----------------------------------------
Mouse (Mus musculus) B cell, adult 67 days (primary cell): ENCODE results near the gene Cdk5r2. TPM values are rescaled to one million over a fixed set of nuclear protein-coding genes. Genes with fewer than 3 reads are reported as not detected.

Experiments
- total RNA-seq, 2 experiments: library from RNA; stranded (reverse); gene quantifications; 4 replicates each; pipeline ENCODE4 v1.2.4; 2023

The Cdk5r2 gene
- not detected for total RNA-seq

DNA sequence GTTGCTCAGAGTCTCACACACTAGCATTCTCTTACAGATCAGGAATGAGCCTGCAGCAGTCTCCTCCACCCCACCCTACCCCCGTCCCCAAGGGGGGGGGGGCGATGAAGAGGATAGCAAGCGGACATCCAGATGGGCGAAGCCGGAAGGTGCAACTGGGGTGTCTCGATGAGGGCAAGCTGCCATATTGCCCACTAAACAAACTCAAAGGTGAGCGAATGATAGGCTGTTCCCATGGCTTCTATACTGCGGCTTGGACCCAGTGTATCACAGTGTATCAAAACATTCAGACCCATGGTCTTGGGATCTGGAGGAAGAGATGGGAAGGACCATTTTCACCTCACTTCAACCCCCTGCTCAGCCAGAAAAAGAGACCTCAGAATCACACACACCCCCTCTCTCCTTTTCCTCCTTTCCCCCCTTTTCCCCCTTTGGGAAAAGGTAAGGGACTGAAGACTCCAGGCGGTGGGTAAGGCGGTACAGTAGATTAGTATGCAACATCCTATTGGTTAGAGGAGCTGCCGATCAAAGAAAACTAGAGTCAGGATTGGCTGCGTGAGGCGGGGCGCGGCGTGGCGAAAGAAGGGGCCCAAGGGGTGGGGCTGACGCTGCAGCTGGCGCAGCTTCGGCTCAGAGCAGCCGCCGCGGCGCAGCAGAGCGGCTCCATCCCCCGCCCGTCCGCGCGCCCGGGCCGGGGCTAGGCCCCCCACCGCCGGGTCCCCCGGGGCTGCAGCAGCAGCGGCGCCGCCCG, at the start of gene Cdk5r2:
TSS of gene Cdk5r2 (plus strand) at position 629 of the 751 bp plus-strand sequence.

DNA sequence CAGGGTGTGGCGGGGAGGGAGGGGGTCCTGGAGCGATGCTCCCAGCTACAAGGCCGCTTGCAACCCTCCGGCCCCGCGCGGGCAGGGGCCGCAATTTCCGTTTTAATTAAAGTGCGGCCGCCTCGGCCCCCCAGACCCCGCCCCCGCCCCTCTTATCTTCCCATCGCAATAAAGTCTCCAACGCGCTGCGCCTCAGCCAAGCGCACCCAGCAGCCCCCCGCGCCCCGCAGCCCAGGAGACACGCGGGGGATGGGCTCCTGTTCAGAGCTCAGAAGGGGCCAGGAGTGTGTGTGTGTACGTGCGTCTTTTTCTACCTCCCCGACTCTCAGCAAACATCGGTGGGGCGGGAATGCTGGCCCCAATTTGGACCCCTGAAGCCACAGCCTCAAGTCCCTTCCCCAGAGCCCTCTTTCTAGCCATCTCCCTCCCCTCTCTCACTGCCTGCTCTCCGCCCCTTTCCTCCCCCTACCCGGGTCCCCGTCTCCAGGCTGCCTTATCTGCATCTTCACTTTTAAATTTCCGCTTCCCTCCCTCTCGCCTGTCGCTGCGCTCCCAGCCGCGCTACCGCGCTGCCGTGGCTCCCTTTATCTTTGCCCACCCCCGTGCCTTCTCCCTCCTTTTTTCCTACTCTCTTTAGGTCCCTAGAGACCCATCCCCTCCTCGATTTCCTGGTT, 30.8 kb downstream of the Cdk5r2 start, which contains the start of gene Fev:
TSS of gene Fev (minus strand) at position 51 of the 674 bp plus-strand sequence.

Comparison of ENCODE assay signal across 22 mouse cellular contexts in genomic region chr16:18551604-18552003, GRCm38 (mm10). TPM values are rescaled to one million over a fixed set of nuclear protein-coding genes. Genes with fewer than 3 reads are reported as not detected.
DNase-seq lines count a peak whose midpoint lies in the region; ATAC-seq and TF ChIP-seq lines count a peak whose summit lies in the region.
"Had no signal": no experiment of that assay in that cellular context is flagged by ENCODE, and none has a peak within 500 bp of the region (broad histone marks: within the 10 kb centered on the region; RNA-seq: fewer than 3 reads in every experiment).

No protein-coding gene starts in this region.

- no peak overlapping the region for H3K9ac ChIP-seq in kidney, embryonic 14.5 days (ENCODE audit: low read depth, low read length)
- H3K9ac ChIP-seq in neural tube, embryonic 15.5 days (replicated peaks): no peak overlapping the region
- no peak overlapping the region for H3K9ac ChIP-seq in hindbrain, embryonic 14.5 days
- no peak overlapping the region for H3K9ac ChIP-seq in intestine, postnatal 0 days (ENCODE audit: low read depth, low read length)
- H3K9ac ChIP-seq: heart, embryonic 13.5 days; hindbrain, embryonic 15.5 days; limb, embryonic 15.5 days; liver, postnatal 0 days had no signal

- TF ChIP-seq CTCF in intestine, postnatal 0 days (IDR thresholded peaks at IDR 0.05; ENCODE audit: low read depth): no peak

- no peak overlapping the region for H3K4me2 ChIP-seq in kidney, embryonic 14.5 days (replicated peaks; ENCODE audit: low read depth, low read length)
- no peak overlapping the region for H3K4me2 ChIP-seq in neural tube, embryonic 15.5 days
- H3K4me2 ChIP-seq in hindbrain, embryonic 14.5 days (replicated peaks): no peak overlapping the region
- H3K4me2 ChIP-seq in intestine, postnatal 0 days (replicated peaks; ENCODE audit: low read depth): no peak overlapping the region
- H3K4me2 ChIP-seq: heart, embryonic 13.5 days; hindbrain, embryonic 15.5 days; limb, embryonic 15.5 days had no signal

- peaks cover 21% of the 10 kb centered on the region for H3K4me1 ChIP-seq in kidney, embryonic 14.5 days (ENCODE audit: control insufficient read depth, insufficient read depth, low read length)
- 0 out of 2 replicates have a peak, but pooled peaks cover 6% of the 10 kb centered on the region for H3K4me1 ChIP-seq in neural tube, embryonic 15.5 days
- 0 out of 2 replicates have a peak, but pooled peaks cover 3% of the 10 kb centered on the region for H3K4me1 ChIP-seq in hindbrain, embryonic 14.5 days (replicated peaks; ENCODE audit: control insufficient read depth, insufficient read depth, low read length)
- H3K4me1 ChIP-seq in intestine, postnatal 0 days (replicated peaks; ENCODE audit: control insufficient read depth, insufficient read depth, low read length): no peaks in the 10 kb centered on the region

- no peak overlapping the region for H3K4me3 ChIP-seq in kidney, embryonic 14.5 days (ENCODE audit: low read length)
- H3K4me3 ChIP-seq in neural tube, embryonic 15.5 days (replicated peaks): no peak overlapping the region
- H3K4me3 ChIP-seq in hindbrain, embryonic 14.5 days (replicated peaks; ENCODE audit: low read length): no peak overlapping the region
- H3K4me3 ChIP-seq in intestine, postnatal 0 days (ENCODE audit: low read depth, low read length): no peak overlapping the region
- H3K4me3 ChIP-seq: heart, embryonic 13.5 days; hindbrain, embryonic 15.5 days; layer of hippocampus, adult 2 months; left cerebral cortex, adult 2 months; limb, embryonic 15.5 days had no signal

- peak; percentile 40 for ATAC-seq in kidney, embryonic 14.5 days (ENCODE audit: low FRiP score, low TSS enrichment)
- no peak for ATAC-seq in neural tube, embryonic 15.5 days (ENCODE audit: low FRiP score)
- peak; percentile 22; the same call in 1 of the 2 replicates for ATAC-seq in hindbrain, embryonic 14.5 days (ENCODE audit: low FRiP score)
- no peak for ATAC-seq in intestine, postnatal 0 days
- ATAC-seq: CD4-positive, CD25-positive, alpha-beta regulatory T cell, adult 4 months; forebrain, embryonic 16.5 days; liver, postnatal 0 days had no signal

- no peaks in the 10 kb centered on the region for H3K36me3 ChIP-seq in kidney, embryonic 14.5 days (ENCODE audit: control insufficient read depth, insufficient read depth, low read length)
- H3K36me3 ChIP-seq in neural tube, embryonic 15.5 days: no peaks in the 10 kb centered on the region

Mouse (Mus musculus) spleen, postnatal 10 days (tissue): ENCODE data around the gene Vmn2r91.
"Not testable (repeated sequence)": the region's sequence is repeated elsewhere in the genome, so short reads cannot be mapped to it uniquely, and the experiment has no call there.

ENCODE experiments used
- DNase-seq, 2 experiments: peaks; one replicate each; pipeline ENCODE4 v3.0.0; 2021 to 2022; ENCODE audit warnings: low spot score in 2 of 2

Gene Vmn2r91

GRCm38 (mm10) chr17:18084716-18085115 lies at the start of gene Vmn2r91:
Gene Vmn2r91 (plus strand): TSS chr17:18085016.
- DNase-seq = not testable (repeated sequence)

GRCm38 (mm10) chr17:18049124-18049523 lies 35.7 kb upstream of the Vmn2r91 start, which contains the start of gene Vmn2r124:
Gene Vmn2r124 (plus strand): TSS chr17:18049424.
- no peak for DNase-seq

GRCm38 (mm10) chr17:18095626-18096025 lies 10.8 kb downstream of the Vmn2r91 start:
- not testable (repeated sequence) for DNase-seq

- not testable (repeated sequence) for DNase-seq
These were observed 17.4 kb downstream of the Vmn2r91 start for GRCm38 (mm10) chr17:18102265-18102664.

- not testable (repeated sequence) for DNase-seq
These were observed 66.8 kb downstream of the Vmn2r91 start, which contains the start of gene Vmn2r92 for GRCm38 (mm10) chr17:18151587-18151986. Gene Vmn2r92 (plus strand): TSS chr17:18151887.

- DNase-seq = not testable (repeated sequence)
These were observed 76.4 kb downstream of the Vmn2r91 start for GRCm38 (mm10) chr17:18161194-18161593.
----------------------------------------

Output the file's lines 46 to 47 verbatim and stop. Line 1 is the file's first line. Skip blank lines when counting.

GRCm38 (mm10) chr17:18084716-18085115 lies at the start of gene Vmn2r91:
Gene Vmn2r91 (plus strand): TSS chr17:18085016.